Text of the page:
December 2, 2009
Still Playing After All These Years
Football and Thanksgiving have gone together since the first professional league formed in 1902. It’s an American tradition found in every level of the game, from high school to the NFL’s Thanksgiving Classic.
And for a group of far-flung friends from two L.A. Jewish day schools, the annual tradition holds a special meaning — it’s one day of the year when they can all count on being in Los Angeles at the same time.
This past Thanksgiving morning was no different. Sixteen guys in their 40s put on T-shirts or jerseys, shorts and cleats. After meeting up at Beeman Park in Studio City, they strapped on Velcro flags before heading onto a field to play a game they’ve enjoyed since they were fourth-graders at Harkham Hillel Hebrew Academy and Yavneh Hebrew Academy.
“Some of us only see each other once a year, and this is it,” said Mark Rosenbaum, a real estate and business litigator who attended Hillel.
The friends — among them a portfolio manager, a lawyer, a dentist, a neurosurgeon and a screenwriter, with some coming from Sacramento and New York — divided up in teams based on their former day schools and played their hearts out.
During halftime, many of the players were popping Motrin. There were complaints about back and groin pain before a kick-off or punt, and there were numerous incompletes that should have been successful passes.
But to these players, the caliber of the game is not important. Nor was it significant that Yavneh blew out Hillel, winning five touchdowns to none.
“It was pretty embarrassing,” said Rosenbaum, who was responsible for the majority of the trash talk on the field. “But we’ll be back next year.”
The hour-long game started off slowly, with neither side able to penetrate the end zone. While this wasn’t much of a shock to the players, what did surprise them was that everybody listened to the quarterbacks in the huddles this year.
If the friends gave an award for most valuable player, it would have gone to Danny Hoisman.
Hoisman, who is heading construction of a UCLA hospital, was all over the field. Catching Hail Mary passes, he scored two of the touchdowns.
He is also the one responsible for organizing the annual match. Every year, a couple of weeks before the holiday, he sends an e-mail to the group to remind them that the game is just around the corner.
The game hasn’t always been played as flag football, however. When they were younger, the friends used to tackle.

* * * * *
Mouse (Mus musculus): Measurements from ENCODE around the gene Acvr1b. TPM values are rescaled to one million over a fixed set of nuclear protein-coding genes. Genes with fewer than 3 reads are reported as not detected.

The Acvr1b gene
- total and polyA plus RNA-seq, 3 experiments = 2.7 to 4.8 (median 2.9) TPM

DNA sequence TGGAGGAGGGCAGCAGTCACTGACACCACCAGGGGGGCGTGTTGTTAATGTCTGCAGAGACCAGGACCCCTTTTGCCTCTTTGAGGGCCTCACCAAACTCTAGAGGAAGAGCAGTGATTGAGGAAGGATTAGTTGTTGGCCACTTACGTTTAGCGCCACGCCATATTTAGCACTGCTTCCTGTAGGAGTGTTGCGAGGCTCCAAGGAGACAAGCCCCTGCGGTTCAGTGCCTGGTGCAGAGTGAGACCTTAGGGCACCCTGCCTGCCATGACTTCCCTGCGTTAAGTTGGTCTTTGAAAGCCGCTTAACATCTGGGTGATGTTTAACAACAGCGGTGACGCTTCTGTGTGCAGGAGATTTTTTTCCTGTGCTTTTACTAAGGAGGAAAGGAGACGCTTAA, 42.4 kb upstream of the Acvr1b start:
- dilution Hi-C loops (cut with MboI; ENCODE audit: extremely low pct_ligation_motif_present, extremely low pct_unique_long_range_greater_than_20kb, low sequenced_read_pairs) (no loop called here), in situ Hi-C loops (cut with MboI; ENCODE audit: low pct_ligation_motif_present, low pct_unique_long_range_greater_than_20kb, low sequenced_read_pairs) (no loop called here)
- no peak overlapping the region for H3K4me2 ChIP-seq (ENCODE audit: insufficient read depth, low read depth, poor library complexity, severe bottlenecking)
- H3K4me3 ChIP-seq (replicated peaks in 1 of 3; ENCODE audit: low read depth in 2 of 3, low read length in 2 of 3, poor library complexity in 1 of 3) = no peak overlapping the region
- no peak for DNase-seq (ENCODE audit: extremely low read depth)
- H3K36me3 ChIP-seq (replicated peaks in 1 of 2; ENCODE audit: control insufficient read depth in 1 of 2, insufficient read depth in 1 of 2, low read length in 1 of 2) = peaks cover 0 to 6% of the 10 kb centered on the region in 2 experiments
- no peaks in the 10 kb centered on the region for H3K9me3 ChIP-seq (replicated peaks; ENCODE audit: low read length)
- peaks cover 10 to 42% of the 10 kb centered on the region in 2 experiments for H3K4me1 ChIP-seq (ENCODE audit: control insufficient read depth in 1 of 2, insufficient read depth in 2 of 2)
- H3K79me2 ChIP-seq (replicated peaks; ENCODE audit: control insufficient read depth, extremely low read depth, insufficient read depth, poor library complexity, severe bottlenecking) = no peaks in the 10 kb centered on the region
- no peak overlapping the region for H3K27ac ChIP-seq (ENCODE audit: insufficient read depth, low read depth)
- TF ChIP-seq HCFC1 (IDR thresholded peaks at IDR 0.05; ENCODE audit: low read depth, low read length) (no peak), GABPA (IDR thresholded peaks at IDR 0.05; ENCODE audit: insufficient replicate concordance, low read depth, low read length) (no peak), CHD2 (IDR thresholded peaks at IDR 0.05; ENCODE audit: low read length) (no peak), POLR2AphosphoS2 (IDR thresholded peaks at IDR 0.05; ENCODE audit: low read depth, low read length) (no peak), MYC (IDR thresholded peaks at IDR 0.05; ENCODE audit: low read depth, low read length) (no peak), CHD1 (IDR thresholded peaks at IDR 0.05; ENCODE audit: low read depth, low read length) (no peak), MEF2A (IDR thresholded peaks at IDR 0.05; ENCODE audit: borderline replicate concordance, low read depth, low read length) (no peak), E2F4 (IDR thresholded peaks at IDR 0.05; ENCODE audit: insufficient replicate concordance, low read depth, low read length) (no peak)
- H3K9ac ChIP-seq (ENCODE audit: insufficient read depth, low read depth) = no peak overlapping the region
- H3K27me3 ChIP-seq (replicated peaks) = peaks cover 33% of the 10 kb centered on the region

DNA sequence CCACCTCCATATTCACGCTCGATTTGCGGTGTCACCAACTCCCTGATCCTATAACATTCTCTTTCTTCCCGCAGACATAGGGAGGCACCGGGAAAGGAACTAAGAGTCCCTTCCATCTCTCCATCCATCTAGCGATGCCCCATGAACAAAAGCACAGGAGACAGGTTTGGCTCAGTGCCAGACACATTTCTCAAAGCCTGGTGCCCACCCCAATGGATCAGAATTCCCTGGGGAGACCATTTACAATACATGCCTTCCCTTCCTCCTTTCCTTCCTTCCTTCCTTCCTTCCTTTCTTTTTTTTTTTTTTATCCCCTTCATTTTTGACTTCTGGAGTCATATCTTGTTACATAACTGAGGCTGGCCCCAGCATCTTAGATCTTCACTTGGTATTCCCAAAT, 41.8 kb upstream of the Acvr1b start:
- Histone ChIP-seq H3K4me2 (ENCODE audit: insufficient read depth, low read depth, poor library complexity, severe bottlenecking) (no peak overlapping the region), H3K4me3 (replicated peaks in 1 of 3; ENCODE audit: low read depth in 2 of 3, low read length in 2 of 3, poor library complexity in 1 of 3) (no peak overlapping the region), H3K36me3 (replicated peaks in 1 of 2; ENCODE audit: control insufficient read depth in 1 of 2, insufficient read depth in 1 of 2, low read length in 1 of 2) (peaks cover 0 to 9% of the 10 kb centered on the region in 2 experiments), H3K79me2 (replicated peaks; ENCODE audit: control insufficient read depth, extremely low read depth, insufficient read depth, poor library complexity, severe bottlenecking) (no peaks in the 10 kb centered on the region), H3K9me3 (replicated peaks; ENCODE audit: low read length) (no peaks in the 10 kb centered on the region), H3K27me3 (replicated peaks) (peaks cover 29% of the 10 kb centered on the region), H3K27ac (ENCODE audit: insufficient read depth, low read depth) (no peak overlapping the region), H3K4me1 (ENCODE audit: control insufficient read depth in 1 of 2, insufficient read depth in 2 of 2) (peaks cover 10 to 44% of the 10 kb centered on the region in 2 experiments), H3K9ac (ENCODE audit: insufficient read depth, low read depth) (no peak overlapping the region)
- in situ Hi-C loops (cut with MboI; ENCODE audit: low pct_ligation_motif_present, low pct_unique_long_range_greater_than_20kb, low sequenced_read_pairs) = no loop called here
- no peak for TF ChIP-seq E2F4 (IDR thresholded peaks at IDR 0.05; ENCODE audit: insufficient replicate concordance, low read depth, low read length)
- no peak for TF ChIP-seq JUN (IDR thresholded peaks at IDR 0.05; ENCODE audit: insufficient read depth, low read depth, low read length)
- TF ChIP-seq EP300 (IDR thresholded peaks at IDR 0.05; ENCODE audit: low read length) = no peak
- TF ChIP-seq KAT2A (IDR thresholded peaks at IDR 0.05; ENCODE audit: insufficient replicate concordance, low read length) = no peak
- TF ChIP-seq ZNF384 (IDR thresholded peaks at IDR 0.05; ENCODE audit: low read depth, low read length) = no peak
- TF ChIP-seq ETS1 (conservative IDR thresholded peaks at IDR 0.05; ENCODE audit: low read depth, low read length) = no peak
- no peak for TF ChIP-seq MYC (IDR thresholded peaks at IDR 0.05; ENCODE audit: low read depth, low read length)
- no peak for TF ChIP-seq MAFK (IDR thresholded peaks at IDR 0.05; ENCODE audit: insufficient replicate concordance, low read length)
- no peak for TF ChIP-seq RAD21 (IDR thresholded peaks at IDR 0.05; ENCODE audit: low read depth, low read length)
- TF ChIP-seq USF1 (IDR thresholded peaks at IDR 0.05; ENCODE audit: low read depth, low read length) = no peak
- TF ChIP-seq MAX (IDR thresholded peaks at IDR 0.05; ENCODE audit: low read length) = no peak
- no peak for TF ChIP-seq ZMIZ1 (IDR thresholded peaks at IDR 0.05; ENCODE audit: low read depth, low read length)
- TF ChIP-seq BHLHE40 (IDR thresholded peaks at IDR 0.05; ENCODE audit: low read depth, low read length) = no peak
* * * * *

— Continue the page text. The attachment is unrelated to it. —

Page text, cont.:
“No one can really dive as much anymore,” said Yavneh’s Steve Lax, who preps film and TV sets for a living.
After only a few plays, Lax headed over to the sidelines, where he spread out on a folding chair. Although one of his knees was in pain, a grin was plastered on his face.
“When we see each other ... it’s like, we’re still in elementary school,” Lax said. “We’re a fraternity of guys who are never too old to play flag football on Thanksgiving.”
Josh Pretsky, a psychologist who plays for Hillel, says that the friends are all still much the same people they were in elementary school.
“We’ve been friends since we were kids, and our personalities, as they were then, come out now. We’re all the same,” he said.
The game even draws one of the coaches from their bygone days on the peewee gridiron.
Alan Rosen, a former Yavneh coach now at Maimonides Academy, turns up on the sidelines to offer advice on plays. Although he’s known the guys from Hillel just as long, his allegiance still lies with Yavneh.
“I think they love each other,” Rosen said. “Their relationships are genuine. They’re extended family to me. They’re brothers to each other.”
After the game, a few of the men put their yarmulkes back on. Two friends wandered off to 7-11 to get Big Gulps, and another two had to say goodbye at the park since they were expected at a bris.
The rest went to a nearby Coffee Bean to spend time catching up and reflecting on the game.
Over coffee and tea, friends from both teams rib Yavneh’s Dave Gottlieb about his shirt — the same one he’s worn for several years, which is showing its age along with several holes. They discuss a ceremonial burning of the shirt to retire it next year.
Despite any kvetching about aches and pains, Gottlieb says no one talks about bowing out of the annual football game. The responsibility for keeping this Thanksgiving tradition alive might eventually fall to their children — many of whom attend Jewish day schools like Milken, Adat Ariel, Shalhevet and Heschel — but for now none of the players have any intention of passing on the mantle.
“In 20 years we’ll still be playing,” Gottlieb said.